Learn more for less - join today!

Courses for Healthcare and Fitness Professionals

Currency

Language

Paranasal Sinuses image

Paranasal Sinuses

 

Around 30 million Americans suffer from sinusitis once a year!

What is Sinusitis?

Sinusitis occurs when the lining of the sinuses becomes inflamed as a result of either a viral or bacterial infection. The infection can be chronic or acute - the latter causing symptoms of tenderness and pain in the face, a high temperature and either nasal discharge or a blocked nose.  In most cases antibiotics won't be required and the infection won't last more that four weeks.  Where it does last longer - up to 12 weeks - it is known as subacute sinusitis - longer than this and it is termed chronic sinusitis. 

Usually the infection develops after someone has had the flu or even a cold.  Teeth problems can also be a cause.  Hay fever sufferers, smokers, those with cystic fibrosis or a compromised immune system are also susceptible. The pain caused by sinusitis can be debilitating.  A visit to the doctor may be necessary to rule out anything else or in case antibiotics are required.

 

Sinus Infection Image

Sinus Infection

 

Where are the Sinuses?

The sinuses are air-filled cavities that sit within the bones of the face behind the forehead and cheekbones. Their purpose is to make mucus which in turn keeps the inside of your nose moist. This then acts as a layer of defence against allergens, pollutants and of course dust. When pressure builds up in the sinuses as a result of a blockage or excess fluid this allows germs to grow causing infection.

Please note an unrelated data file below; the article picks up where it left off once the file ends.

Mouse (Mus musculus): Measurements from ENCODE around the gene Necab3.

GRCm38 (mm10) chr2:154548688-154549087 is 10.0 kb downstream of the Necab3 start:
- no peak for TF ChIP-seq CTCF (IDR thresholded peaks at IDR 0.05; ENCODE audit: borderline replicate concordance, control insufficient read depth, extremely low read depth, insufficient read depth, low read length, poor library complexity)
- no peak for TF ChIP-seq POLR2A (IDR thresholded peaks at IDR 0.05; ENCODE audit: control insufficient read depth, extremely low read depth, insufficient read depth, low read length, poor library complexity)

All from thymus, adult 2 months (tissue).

In the video below, Maureen Abson explains how to massage the sinuses to drain them and relieve the pressure and any blockages.

 

 

Sinus Drainage with Massage - Maureen Abson
 

Leave a comment

Please note: comments must be approved before they are published.

feel good learning
NAT global campus

Learn More for Less

Unlimited access to all courses for just $19.95/mo

Save on Top Rehab Tech

Scraping, a manual, ancient practice where pain points are worked with a gua sha (smooth-edged tool), reportedly increases blood flow by up to 400 per cent more than foam rolling and massage guns. By breaking up old, damaged blood vessels to promote new growth and healing, these tools are useful for getting into the nooks and crannies of a pain point, especially in delicate areas like along the shin muscles and under the foot.

Tim Tian has taken the scraper idea and supercharged it, creating a manual, triangular tool that blends heat and vibration therapy. “Cold blades stiffen muscles, blocking a deep release,” he says.

The heated scraper device takes just three seconds to reach 50ºC. This helps muscles soften, making it easier to massage away tension, increase blood flow and promote healing. The scraper is specially great for alleviating delayed onset muscle soreness (DOMS) in the quads, and provides a relaxing switch-up from the foam roller slog.